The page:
Former Iberia deputy sentenced for slapping handcuffed man

by Patrick Flanagan

Is a one day stay in jail sufficient punishment for a former Iberia Parish deputy for assaulting a handcuffed man?

Is a one day stay in jail sufficient punishment for a former Iberia Parish deputy who assaulted a handcuffed man?

That was the punishment doled out Monday by U.S. Magistrate Judge Patrick Hanna to former Iberia Parish Sheriff’s deputy Cody Laperouse. Monday’s sentence stems from an altercation during the 2013 Sugar Cane Festival in which Laperouse struck a handcuffed black man in the West End of New Iberia. Along with spending a day in jail, Laperouse was also ordered to pay a $2,000 fine, attend anger management classes and perform 200 hours of community service.

The Advocate reports:

Hanna said the sentence he gave Laperouse is appropriate for someone who has remained employed and had never been in criminal trouble before Sept. 29, 2013. Early that morning, Laperouse and other deputies in New Iberia tried to disperse a crowd on Hopkins Street that had gathered for a street party during the Sugar Cane Festival.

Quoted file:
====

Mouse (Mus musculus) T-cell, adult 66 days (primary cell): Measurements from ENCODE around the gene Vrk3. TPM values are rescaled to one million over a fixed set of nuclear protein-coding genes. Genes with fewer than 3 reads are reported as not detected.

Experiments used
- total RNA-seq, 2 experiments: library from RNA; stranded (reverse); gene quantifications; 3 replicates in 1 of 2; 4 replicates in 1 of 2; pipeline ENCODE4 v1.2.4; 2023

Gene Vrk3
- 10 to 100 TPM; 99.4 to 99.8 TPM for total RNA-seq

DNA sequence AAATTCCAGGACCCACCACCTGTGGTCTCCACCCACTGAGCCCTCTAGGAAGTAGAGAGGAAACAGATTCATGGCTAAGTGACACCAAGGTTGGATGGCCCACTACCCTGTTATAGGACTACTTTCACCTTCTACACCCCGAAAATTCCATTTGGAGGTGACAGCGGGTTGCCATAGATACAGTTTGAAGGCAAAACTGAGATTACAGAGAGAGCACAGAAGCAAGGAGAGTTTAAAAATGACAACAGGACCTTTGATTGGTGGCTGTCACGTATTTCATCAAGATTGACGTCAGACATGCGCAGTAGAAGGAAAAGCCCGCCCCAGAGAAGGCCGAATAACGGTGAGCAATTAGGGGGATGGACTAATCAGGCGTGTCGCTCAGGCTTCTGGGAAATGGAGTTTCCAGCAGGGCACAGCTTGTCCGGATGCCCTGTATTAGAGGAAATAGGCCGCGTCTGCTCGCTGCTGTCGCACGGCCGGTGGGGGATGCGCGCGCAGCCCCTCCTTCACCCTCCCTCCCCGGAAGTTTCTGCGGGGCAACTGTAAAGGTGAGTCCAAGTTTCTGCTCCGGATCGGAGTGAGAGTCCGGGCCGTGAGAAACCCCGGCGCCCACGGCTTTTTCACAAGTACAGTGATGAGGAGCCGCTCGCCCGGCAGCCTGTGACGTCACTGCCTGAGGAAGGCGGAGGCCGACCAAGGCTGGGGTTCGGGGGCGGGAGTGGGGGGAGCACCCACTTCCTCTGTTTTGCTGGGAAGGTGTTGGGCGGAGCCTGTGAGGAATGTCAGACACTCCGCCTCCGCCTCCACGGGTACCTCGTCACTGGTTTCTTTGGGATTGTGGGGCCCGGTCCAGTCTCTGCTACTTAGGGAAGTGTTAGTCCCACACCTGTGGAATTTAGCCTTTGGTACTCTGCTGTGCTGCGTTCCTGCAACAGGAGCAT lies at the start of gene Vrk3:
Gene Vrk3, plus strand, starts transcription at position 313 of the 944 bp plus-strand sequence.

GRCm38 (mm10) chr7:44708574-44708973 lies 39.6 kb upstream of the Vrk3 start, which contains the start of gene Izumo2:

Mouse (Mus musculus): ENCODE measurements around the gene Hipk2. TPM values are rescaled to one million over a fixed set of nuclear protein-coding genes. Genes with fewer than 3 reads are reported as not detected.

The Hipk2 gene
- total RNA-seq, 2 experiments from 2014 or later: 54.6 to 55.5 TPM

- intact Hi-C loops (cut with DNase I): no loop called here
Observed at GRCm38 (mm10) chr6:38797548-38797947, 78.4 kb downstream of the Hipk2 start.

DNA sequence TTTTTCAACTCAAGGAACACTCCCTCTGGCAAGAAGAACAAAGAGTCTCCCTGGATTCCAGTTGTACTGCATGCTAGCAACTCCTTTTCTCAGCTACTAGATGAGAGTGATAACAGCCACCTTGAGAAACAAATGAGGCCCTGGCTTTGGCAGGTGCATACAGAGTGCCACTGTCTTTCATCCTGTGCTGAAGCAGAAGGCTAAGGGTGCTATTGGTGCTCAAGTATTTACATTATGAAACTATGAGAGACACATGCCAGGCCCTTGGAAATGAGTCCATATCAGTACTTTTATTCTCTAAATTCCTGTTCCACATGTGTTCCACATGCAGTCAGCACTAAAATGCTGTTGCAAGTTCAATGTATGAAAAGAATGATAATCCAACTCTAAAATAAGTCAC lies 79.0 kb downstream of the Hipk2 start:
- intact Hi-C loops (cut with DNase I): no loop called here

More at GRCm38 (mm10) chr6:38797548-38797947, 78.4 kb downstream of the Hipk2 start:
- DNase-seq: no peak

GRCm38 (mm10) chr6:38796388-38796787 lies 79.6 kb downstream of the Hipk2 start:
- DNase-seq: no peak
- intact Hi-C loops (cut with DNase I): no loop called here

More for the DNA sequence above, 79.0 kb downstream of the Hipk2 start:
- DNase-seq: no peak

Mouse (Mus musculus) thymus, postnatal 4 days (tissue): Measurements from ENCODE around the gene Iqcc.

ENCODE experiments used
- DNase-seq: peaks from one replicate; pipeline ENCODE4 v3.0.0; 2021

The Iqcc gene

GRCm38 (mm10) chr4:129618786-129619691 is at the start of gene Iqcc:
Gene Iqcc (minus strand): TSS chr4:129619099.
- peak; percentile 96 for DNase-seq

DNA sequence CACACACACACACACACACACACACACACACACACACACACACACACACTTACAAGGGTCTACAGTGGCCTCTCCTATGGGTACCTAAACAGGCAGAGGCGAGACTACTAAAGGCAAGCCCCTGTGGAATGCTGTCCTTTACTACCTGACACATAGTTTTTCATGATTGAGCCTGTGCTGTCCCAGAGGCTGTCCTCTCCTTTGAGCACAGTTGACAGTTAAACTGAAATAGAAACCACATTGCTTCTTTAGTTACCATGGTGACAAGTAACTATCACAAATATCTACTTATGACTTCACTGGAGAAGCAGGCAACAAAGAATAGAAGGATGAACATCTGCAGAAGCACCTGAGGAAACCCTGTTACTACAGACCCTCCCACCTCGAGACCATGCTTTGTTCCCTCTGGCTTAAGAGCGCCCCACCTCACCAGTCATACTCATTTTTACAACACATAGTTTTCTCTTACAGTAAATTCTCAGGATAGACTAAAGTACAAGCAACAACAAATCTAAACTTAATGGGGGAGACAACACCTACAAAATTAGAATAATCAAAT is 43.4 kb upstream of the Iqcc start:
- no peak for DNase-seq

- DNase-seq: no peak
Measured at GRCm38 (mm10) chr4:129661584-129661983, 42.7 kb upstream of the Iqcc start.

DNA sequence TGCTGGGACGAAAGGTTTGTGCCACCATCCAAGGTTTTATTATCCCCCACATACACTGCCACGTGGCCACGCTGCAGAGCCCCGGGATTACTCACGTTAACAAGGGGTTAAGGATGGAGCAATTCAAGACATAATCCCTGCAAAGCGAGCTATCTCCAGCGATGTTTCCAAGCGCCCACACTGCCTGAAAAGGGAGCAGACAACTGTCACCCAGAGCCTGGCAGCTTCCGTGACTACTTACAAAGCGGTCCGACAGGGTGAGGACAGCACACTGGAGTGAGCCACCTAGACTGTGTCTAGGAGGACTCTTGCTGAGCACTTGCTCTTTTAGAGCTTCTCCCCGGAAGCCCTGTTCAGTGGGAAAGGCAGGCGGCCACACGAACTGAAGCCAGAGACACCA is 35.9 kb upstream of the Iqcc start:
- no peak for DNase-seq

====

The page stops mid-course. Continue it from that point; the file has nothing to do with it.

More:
Laperouse struck Christopher Butler, whose hands were cuffed behind his back. The assault was witnessed by other festival revelers, one of whom recorded the incident on a cellphone and later posted the video on YouTube.

Butler claims in a federal lawsuit against the Iberia Parish Sheriff’s Office that he was only trying to ask deputies during the Sugar Cane Festival why they had arrested his brother-in-law.

After an internal Sheriff’s Office investigation, which followed the YouTube video, Sheriff Louis Ackal fired Laperouse.

Laperouse’ case is one of a number of complaints of excessive force and police misconduct hanging over the head of Iberia Parish Sheriff Louis Ackal, who is currently in the midst of what will arguably be his toughest reelection campaign to date.

The Advocate’s report continues:

In 16th Judicial District Court in New Iberia, a class-action lawsuit is ongoing. It stems from a Hopkins Street incident at the 2006 Sugar Cane Festival where tear gas was employed to break up a crowd deemed unruly.

In fall 2014, the U.S. Justice Department announced it had begun an investigation into the death of Victor White III.

White, 22, died last year from a single gunshot wound to the front side of his chest. White had been arrested and searched before he was placed in the rear seat of a Sheriff’s Office patrol car, his hands cuffed behind his back. The Iberia Parish Coroner’s Office ruled the death a suicide.

In March, the mother of White’s child filed a federal wrongful-death suit against the Sheriff’s Office.

All the suits remain open.

Read more here.